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Want To Know More About Capital Gains Tax?

When you sell an asset, you may have to pay capital gains tax (CGT), unless there is an exclusion clause that you can apply. CGT came into effect in South Africa on 1 October 2001. 

Assets disposed of after this date attract CGT, even if the asset was bought before that date. 

You don’t need to register separately for CGT - the capital gain or loss is included in your annual income tax return. 

How Is the Base Cost Determined?

Since the capital gains tax took effect only on 1st October 2001 (effective date), it will be unfair for the taxpayer if they are taxed on the increase in value from purchase date until 1 October 2001. It is excluded from the gain for CGT purposes and the value is determined on the effective date to use as the base cost.

For assets purchased after 1 October 2001, the rules are simple: The basic cost is the amount you purchased the asset for. 

Additional costs incurred can also be added to base costs, including improvements costs, costs relating to acquisition or disposal of assets such as real estate brokerage, legal, accounting, surveyor costs and transfer costs. Running costs such as repair, maintenance, interest, insurance, etc. can not be added to basic cost.

For assets that were bought before 1 October 2001, the market value needs to be determined on this date. Say a house was purchased in 1995 for R100,000 and the value on 1 October was R200,000, the base cost will be R200,000. The same additional expenses described above can be added to the base cost. 

There are various methods that can be used to determine the effective date value. If some of the information is missing, not all methods are available, but if multiple methods are executable, the accountant will then select the most useful method.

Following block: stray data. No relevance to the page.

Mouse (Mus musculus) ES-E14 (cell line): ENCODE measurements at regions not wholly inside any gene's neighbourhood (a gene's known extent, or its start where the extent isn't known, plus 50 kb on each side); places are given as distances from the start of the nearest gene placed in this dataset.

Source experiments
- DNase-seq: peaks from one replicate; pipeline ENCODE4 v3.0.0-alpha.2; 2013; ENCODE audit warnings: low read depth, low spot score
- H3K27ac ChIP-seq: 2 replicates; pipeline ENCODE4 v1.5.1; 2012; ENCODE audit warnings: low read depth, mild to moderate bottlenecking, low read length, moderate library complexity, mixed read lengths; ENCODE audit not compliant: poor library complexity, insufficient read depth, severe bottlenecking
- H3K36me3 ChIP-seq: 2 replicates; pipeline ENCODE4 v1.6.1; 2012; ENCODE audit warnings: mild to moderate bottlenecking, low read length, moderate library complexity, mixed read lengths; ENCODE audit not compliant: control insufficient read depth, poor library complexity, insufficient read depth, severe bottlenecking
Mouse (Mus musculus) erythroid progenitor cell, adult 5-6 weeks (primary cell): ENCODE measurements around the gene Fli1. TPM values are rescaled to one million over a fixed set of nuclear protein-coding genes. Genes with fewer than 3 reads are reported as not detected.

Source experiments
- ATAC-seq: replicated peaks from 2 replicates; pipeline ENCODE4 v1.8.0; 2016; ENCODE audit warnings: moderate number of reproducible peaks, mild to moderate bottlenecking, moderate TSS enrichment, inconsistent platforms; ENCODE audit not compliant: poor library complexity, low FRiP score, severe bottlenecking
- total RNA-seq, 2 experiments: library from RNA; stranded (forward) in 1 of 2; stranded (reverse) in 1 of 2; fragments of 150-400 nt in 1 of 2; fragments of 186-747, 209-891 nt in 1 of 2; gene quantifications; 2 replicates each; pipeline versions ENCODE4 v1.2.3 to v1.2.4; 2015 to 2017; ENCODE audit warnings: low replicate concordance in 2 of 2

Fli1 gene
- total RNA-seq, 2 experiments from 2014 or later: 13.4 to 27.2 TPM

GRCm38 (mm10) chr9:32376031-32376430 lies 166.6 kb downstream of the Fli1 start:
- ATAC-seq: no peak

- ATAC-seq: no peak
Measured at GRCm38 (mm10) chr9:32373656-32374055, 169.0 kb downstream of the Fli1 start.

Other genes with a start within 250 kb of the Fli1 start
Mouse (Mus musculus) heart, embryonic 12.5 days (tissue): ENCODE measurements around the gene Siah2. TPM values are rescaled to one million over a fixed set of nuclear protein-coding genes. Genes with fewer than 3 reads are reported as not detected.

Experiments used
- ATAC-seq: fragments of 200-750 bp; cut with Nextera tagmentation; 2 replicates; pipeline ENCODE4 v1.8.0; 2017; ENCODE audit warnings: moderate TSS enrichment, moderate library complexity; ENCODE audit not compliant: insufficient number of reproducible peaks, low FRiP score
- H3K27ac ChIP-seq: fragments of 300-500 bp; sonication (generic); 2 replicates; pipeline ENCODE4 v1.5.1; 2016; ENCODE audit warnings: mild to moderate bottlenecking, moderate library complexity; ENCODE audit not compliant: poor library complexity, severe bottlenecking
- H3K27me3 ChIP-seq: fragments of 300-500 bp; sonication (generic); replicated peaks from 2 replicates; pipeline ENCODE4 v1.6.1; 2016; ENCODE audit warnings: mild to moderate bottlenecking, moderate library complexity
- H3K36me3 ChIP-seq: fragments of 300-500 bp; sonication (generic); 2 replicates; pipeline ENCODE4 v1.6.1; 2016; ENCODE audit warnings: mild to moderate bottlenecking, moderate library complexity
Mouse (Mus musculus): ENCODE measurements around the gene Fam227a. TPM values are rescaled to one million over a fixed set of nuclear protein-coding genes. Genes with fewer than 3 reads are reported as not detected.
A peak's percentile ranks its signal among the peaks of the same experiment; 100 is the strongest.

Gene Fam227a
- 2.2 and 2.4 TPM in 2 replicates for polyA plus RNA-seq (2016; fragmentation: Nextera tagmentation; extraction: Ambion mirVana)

At What Rate Is CGT Calculated?

If the property is owned by an individual or a special trust, 33.3% of the capital gain made on disposal of the property must be included in their taxable income for the year of assessment in which the property is sold. The present maximum marginal rate of income tax for individuals is 41% and therefore individuals will pay a maximum of 13.65% of the capital gain. 

Likewise, if a property is owned by a company, a close corporation or an ordinary trust, 66.6% of the capital gain must be included in their taxable income. The income tax rate for a company or close corporation is 28% and these entities will therefore pay 18.65% of the the capital gain in CGT, while trusts, whose income tax rate is 41%, will pay 27.31% of the capital gain. 

If capital loss occurs at the time of disposal of real estate, it will be offset with the capital gains for that year and if there is no capital gain, there is a possibility that it will be carried over to the subsequent evaluation period.

For individuals in the 2015/2016 financial years, the first R30,000 of their capital gain or loss in any year of assessment will be exempt and thus disregarded. This figure increases to R300,000 in the year in which an individual dies. 

What About Non-Residents? Are They Liable To Pay CGT?

Yes. Non-residents are liable for the payment of CGT on the disposal of any immovable property owned by them in South Africa, or on the disposal of an interest of at least 20% in the share capital of a company where 80% or more of the net asset value of the company is attributable to immovable property. 

S35(A) Of The Income Tax Act.

In order to facilitate collection of CGT from non-residents, our Income Tax Act requires a buyer, who is purchasing property from a non-resident, to withhold a certain percentage of the purchase price and to pay this percentage to SARS on the date of registration of transfer. 

It is important to note that the legislation places an obligation on the estate agent and/or conveyancer to disclose payment responsibility to the buyer. 

In practice, conveyancers will obtain a mandate from a buyer in order to make the payment to SARS on the buyer’s behalf.  

What CGT must be paid?
  • If the sales price exceeds R2 million, 5% must be withheld if the seller is a natural person and a non-resident;
  • 7.5% if the seller is no-resident company or close corporation;
  • 10% if the seller is a non-resident trust. 

If the amount withheld exceeds the non-resident’s CGT liability, the balance will be returned to the non-resident by SARS. Non-resident sellers can apply to SARS for a CGT directive, prior to the registration of the transfer, in which case payment of the amount shown on the directive is made to SARS, and not the percentages shown above.